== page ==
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DETROIT, March 24, 2011— Marygrove College is hosting its 4th Annual Dramafest on Thursday, April 21, at 7:30 p.m. in the Marygrove College Theatre. This event is free and open to the public.

Launched in 2008 by Marygrove College English and Modern Languages Department Chair Donald Levin, Ph.D., DramaFest is a presentation of staged readings of original one-act plays and scenes from longer plays and is another example of the College's long tradition of offering rich cultural experiences for the community.

Marygrove’s 4th Annual Dramafest features special friends of Marygrove College, including: Detroit Free Press Columnist and Author Rochelle Riley,[i] “Star Search” Winner and Comedian Horace H.B. Sanders, local playwright, author and Biblical scholar Diane Reeder as well as Leslie Love, Marygrove Professor and Theatre Director who will premiere her third play at Dramafest: Rock, Paper, Scissors.

With an emphasis on cultivating and developing new works from African American writers, this year's DramaFest organizer, Leslie Love, invited Riley, Sanders and Reeder to share their works and experiences with Marygrove students. Earlier in the year, Love held a six-week Directing Workshop in which one Marygrove student was selected to direct a piece for DramaFest. Cortez Liley earned that honor and will be directing Reeder's play, "A Cloud of Women" based on stories about women from the Bible.

Each play is based on the theme "Love/Eros/Agape" and all are Michigan premieres:

Everybody Needs Potato Chips Sometimes by Rochelle Riley

Looking for the One! by Horace H.B. Sanders

A Cloud of Women by Diane Reeder and directed by Cortez 'Felix' Liley (Marygrove Student)

Rock, Paper, Scissors by Leslie Love

For more information about Dramafest, contact: Leslie Love (313) 927-1522.

[i] ROCHELLE RILEY is best known for her incisive commentary on social, political and cultural issues appears in the Detroit Free Press several times a week and at Rochelle also blogs at and makes frequent television and radio appearances, including on National Public Radio, WJR and WDIV-TV’s “Flashpoint.” And she speaks to high school and college students and to women’s, business and family organizations across the country.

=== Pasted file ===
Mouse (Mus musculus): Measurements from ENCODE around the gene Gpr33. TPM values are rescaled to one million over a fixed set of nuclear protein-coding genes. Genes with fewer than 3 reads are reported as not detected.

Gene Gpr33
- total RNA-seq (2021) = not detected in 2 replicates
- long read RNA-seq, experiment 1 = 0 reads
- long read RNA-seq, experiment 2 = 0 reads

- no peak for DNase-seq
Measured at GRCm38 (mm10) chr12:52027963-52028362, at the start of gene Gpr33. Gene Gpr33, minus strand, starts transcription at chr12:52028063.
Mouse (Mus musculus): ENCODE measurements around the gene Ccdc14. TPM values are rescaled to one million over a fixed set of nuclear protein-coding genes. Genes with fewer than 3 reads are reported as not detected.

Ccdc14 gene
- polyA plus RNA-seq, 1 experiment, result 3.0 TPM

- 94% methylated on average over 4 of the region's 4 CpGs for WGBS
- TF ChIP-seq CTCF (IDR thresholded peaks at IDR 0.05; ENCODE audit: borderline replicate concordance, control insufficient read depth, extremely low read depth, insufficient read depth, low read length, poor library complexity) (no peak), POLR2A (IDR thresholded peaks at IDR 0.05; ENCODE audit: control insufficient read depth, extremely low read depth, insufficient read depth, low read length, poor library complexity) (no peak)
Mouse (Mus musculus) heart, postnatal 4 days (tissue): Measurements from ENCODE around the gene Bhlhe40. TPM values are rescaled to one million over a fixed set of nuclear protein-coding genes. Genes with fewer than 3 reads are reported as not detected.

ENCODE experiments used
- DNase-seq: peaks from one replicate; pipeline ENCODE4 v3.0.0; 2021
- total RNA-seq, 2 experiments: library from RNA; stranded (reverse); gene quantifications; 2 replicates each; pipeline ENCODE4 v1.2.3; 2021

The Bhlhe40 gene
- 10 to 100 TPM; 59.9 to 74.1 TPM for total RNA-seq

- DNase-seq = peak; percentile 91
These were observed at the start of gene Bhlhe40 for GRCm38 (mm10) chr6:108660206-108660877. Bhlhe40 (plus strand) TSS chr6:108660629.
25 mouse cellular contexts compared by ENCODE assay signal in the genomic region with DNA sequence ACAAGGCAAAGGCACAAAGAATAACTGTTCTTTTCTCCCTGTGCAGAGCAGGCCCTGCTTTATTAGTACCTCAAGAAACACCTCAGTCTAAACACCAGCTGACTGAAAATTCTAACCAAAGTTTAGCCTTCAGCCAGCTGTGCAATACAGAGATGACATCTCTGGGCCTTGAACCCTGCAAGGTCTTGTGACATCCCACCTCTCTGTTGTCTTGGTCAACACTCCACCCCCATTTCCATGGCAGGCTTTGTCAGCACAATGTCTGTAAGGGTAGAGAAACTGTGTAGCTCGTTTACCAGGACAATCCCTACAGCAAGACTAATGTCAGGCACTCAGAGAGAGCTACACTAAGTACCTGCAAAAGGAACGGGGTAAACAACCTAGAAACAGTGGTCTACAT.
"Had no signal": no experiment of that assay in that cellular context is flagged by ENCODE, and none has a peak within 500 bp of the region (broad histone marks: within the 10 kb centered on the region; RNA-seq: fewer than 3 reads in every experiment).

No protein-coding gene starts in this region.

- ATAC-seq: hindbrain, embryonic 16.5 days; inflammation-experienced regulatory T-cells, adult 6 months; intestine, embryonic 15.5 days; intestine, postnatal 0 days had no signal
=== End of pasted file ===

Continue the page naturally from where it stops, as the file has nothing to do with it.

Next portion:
The “conscience of Detroit,” Rochelle has won many state and national honors for her searing and authoritative columns about education, children and government officials. She has received four Michigan Associated Press Editorial Association awards for best column writing and a National Scripps Howard Award for her coverage of adult literacy.  The Michigan Press Association has named her Michigan’s best local columnist three times, most recently in 2010. And her columns on the text message scandal involving Detroit’s former mayor were part of the entry that won the Free Press the 2009 Pulitzer Prize for local news.  She was named the 2010 Harvey E. Beech Outstanding Alumna at her alma mater, the University of North Carolina at Chapel Hill – and her 1996 debut column in The (Louisville, Ky.) Courier-Journal, which called for a museum honoring Louisville native Muhammad Ali, helped spur an $80 million campaign to build the Muhammad Ali Center, which opened in 2005.

But that’s Rochelle’s day job. Away from the newsroom, Rochelle has published three essay collections – “From the Heart,” “Life Lessons” and the new “Raising A Parent: Lessons My Daughter Taught Me While We Grew Up Together,” - available at She also is a playwright, screenwriter and author who has just completed her first novel and is finishing a script with her writing partner for a George Clooney film.



Founded by the Sisters, Servants of the Immaculate Heart of Mary (IHM) in 1905, Marygrove College is an independent liberal arts college and a Catholic institution of higher learning committed to developing leaders for the new global society. The main campus is situated on 53 wooded acres in northwest Detroit.

8425 W. McNichols Rd., Detroit, MI 48221